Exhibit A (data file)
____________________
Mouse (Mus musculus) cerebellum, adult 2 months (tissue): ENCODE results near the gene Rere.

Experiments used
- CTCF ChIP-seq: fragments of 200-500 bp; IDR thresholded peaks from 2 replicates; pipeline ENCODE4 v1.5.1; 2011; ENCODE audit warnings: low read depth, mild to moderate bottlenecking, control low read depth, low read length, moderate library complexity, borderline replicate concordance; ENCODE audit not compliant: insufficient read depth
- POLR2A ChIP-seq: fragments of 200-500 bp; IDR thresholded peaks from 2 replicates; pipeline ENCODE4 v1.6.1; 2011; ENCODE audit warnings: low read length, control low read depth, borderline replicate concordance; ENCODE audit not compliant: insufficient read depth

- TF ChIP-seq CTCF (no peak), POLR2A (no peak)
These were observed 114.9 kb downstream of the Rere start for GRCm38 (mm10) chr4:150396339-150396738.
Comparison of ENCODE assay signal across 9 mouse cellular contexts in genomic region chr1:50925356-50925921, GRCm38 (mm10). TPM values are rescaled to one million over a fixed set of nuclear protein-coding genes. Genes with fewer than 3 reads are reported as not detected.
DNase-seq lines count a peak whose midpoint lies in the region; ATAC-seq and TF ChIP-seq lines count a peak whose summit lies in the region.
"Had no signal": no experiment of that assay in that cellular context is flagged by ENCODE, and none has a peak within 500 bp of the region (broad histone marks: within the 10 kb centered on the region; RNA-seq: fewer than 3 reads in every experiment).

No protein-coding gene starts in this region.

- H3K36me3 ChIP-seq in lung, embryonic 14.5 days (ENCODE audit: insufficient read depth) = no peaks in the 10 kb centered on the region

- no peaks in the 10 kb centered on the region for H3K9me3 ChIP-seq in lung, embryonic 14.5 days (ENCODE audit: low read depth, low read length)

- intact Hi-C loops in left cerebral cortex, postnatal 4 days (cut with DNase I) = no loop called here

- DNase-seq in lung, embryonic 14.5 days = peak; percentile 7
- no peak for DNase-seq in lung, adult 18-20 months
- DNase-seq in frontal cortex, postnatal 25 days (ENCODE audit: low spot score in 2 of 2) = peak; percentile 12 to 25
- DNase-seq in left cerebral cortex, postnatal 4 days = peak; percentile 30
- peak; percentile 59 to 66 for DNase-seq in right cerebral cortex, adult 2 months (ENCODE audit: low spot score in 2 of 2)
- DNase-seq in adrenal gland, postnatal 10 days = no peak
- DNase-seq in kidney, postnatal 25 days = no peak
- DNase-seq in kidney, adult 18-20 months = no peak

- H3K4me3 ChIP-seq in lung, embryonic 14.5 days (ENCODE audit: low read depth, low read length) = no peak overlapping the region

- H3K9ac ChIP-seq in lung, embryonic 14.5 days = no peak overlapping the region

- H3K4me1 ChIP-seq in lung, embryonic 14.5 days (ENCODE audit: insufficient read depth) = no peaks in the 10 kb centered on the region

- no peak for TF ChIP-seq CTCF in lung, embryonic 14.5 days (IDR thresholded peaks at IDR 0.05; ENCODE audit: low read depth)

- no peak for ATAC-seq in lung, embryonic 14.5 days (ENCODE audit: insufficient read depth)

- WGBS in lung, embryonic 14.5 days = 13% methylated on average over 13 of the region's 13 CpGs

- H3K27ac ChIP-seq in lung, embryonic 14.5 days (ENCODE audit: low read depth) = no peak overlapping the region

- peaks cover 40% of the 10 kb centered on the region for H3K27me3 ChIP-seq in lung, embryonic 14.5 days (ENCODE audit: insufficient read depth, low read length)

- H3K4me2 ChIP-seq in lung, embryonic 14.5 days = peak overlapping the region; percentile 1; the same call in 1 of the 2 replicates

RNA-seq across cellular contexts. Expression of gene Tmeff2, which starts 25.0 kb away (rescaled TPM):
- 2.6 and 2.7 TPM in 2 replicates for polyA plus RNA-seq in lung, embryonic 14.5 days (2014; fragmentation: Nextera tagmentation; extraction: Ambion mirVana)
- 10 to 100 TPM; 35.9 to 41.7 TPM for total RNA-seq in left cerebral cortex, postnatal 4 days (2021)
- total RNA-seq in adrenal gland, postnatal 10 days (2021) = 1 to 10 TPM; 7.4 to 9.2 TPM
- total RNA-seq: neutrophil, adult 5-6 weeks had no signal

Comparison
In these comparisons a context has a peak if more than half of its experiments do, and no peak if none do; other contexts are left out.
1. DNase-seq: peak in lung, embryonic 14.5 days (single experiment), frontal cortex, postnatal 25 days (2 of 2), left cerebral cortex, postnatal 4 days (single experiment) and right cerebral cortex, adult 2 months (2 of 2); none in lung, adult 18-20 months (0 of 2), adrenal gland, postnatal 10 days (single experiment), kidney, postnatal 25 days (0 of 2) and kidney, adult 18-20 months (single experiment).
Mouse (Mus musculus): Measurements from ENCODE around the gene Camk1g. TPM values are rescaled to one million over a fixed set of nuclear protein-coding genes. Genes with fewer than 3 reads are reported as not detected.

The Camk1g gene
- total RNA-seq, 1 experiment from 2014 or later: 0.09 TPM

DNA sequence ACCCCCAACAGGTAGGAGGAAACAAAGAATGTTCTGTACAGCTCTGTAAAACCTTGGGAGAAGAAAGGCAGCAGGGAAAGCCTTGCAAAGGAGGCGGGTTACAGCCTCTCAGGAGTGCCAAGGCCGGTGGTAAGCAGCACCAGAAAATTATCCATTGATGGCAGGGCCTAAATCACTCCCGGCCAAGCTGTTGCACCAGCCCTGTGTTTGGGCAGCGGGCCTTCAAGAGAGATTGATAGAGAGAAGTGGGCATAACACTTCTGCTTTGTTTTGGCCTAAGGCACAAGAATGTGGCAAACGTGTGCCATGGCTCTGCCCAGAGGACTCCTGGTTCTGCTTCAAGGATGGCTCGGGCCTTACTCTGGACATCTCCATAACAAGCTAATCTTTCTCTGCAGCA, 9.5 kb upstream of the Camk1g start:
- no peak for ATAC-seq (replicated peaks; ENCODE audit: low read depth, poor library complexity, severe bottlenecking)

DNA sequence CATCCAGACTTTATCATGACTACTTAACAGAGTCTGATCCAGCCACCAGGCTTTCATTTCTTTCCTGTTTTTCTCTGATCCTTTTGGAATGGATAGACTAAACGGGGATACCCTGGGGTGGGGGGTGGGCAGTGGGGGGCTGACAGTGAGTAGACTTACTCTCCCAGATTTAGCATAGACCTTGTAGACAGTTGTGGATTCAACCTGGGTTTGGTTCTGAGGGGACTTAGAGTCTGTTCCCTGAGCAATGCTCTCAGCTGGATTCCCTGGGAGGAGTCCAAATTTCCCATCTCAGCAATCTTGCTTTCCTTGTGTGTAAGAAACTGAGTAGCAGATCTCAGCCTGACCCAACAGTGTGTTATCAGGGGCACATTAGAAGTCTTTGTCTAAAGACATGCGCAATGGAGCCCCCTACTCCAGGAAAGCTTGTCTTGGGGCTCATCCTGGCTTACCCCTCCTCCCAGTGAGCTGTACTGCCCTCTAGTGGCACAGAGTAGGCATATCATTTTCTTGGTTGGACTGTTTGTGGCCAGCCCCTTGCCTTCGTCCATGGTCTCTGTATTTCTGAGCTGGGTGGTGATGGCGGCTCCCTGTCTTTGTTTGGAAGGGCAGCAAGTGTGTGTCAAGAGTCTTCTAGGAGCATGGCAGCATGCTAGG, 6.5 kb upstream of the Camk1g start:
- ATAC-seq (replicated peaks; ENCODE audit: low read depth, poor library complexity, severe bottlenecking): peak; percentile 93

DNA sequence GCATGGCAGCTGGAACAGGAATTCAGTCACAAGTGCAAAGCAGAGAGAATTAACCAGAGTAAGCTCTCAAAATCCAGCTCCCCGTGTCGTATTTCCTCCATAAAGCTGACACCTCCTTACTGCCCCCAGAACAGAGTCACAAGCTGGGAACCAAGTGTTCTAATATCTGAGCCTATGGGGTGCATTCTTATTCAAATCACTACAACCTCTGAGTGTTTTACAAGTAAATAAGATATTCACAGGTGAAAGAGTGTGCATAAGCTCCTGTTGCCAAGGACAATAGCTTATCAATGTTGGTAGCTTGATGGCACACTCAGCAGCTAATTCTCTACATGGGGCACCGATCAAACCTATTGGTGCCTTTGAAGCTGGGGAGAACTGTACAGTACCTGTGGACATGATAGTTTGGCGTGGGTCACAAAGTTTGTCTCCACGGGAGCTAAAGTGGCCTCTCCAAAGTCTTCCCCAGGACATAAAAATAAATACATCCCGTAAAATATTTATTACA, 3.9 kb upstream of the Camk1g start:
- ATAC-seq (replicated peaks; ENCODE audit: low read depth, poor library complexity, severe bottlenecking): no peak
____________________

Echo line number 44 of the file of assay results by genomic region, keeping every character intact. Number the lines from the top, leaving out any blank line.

DNA sequence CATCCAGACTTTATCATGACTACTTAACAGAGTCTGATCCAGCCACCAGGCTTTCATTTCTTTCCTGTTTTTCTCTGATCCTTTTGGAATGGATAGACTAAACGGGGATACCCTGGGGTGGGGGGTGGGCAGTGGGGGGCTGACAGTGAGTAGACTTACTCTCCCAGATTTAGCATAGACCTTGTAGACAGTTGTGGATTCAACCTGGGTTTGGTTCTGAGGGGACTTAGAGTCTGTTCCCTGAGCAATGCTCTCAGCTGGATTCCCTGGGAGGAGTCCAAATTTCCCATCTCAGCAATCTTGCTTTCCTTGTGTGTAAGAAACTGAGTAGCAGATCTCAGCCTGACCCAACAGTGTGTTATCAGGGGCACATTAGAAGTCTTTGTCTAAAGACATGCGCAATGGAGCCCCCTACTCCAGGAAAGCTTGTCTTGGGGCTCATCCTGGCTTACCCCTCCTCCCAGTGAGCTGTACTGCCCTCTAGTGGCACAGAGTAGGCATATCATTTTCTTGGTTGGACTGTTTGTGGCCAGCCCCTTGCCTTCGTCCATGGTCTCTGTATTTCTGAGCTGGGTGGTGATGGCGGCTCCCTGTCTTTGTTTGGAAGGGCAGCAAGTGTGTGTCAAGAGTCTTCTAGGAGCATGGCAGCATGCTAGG, 6.5 kb upstream of the Camk1g start: